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It's the death-grip that's a coming,

try the works once more."

they will

With brazen trumpets blaring, the flames behind them glaring,

The deadly wall before them, in close array they

come;

Still onward, upward toiling, like a dragon's fold

uncoiling,

120 Like the rattlesnake's shrill warning the reverberating drum!

Over heaps all torn and gory-shall I tell the fearful story,

How they surged above the breastwork, as a sea breaks over a deck;

How, driven, yet scarce defeated, our worn-out

men retreated,

With their powder-horns all emptied, like the swimmers from a wreck?

125 It has all been told and painted; as for me, they say I fainted,

And the wooden-legged old Corporal stumped with me down the stair:

When I woke from dreams affrighted the evening

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On the floor a youth was lying; his bleeding breast was bare.

And I heard through all the flurry, "Send for
WARREN! hurry! hurry!

129. Dr. Joseph Warren, of equal note at the time as a medica. man and a patriot. He was a volunteer in the battle, and fell there, the most serious loss on the American side.

130 Tell him here's a soldier bleeding, and he 'll come and dress his wound!"

Al, we knew not till the morrow told its tale of death and sorrow,

How the starlight found him stiffened on the dark and bloody ground.

Who the youth was, what his name was, where the place from which he came was,

Who had brought him from the battle, and had left him at our door,

135 He could not speak to tell us; but 't was one of our brave fellows,

As the homespun plainly showed us which the dying soldier wore.

For they all thought he was dying, as they gathered round him crying,

And they said, "Oh, how they 'll miss him!" and, "What will his mother do?"

Then, his eyelids just unclosing like a child's that has been dozing,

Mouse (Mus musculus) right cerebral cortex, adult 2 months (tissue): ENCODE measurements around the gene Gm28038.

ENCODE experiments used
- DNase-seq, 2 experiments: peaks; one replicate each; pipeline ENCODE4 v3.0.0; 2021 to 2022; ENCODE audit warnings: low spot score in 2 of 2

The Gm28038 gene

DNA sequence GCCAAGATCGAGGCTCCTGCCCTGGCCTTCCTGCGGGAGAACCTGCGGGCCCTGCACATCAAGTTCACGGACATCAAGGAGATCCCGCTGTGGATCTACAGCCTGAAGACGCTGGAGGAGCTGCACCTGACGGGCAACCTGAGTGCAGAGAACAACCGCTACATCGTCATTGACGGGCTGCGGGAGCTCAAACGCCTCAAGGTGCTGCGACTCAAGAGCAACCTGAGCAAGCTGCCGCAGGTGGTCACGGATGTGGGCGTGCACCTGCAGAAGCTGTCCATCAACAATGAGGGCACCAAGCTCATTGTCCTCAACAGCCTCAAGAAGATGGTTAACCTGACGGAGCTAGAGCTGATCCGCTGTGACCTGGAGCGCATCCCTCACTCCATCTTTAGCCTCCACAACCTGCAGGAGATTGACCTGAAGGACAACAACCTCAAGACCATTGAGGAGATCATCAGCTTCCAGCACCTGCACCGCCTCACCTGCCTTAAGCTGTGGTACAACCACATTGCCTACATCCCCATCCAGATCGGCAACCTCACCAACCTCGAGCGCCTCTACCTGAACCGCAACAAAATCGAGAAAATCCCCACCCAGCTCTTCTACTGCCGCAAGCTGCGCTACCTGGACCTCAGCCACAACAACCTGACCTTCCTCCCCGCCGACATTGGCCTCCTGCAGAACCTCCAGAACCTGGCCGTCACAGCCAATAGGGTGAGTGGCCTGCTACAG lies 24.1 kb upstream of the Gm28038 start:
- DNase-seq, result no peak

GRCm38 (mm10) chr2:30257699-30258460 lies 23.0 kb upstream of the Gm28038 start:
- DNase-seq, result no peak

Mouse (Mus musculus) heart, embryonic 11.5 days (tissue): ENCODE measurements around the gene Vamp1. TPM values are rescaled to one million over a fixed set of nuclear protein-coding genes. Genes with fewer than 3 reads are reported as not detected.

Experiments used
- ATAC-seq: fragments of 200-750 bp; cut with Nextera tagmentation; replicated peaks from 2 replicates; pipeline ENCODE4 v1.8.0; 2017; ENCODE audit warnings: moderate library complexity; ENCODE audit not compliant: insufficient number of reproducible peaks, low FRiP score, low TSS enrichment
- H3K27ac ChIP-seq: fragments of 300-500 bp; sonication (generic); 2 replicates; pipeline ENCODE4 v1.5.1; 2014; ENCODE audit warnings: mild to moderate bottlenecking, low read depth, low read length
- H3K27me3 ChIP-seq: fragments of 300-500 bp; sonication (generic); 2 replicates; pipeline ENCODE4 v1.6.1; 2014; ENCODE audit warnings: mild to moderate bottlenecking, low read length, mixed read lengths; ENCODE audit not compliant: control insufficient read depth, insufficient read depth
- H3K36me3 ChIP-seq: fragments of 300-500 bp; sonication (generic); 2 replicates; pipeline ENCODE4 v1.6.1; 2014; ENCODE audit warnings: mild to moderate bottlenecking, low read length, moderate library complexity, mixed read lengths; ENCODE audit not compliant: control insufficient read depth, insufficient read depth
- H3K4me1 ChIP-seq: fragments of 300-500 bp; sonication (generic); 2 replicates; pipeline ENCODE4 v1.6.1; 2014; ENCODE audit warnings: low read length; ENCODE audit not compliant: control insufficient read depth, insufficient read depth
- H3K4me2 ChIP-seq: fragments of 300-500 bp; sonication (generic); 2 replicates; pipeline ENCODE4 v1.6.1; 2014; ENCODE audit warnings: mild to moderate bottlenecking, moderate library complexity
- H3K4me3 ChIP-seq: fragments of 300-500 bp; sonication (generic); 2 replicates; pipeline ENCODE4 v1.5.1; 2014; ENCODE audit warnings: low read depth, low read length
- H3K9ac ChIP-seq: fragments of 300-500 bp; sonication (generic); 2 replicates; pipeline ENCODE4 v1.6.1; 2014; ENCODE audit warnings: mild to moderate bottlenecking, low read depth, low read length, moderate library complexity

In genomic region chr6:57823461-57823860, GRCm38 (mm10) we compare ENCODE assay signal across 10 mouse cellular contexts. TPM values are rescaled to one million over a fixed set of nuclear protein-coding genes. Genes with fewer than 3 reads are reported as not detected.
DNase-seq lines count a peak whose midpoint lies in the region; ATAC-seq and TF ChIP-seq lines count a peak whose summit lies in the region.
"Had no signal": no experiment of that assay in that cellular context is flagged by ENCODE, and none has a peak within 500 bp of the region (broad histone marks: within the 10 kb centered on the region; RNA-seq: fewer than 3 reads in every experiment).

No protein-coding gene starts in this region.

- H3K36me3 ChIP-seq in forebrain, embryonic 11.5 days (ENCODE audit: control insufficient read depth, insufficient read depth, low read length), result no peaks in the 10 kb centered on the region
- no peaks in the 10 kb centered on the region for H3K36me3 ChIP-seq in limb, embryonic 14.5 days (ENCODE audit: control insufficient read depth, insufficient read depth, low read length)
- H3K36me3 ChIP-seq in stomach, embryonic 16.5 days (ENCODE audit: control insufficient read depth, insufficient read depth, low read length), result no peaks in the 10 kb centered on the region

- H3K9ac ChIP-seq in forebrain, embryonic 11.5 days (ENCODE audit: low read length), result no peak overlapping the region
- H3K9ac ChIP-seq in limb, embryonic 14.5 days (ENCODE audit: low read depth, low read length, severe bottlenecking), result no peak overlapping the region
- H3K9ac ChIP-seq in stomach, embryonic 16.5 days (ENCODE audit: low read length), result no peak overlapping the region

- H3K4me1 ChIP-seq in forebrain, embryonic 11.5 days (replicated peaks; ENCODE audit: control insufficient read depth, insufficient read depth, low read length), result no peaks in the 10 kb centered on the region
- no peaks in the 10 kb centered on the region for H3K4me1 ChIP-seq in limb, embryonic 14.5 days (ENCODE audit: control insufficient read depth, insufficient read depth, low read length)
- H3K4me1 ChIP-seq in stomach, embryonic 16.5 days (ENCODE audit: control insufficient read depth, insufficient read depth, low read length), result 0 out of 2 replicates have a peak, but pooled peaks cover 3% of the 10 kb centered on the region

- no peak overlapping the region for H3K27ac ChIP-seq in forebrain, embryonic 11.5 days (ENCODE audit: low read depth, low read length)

140 He faintly murmured, "Mother!"

saw his eyes were blue.

and I

Why, grandma, how you're winking!"— Ah, my child, it sets me thinking

Of a story not like this one. Well, he somehow

lived along;

So we came to know each other, and I nursed him

like a-mother,

Till at last he stood before me, tall, and rosy cheeked, and strong.

145 And we sometimes walked together in the pleasant summer weather;

"Please to tell us what his name was? - Just

your own, my little dear,

:

There's his picture Copley painted we became so well acquainted,

That-in short, that's why I'm grandma, and you children all are here!"

II.

THE SCHOOL-BOY.

[PHILLIPS ACADEMY at Andover, Massachusetts, was founded in 1778, by Judge Samuel Phillips, assisted by two uncles, who also established nearly at the time Phillips Exeter Academy, at Exeter, New Hampshire. The centennial anniversary of the founding of Phillips Academy was celebrated at Andover, in June, 1878, and Dr. Holmes, who had been a boy in the school more than fifty years before, read the following poem.]

THESE hallowed precincts, long to memory dear, Smile with fresh welcome as our feet draw near; With softer gales the opening leaves are fanned, With fairer hues the kindling flowers expand,

147. John Singleton Copley was a portrait painter of celebrity who was born in America in 1737 and painted many famous portraits, which hang in private and public galleries in Boston and vicinity chiefly. He lived in England the latter half of his life, dying there in 1815.

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